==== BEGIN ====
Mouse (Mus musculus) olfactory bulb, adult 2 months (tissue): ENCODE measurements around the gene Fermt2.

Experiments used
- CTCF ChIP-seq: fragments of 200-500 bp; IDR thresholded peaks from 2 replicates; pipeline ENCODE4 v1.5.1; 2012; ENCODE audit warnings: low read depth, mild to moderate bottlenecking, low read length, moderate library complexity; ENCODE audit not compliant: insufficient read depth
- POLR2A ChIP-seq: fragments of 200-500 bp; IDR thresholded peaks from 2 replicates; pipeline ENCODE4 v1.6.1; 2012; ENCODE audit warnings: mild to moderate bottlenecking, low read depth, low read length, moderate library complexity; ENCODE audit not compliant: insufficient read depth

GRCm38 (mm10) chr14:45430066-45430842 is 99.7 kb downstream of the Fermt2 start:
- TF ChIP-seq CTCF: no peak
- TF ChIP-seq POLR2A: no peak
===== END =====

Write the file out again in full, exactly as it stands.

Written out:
Mouse (Mus musculus) olfactory bulb, adult 2 months (tissue): ENCODE measurements around the gene Fermt2.

Experiments used
- CTCF ChIP-seq: fragments of 200-500 bp; IDR thresholded peaks from 2 replicates; pipeline ENCODE4 v1.5.1; 2012; ENCODE audit warnings: low read depth, mild to moderate bottlenecking, low read length, moderate library complexity; ENCODE audit not compliant: insufficient read depth
- POLR2A ChIP-seq: fragments of 200-500 bp; IDR thresholded peaks from 2 replicates; pipeline ENCODE4 v1.6.1; 2012; ENCODE audit warnings: mild to moderate bottlenecking, low read depth, low read length, moderate library complexity; ENCODE audit not compliant: insufficient read depth

GRCm38 (mm10) chr14:45430066-45430842 is 99.7 kb downstream of the Fermt2 start:
- TF ChIP-seq CTCF: no peak
- TF ChIP-seq POLR2A: no peak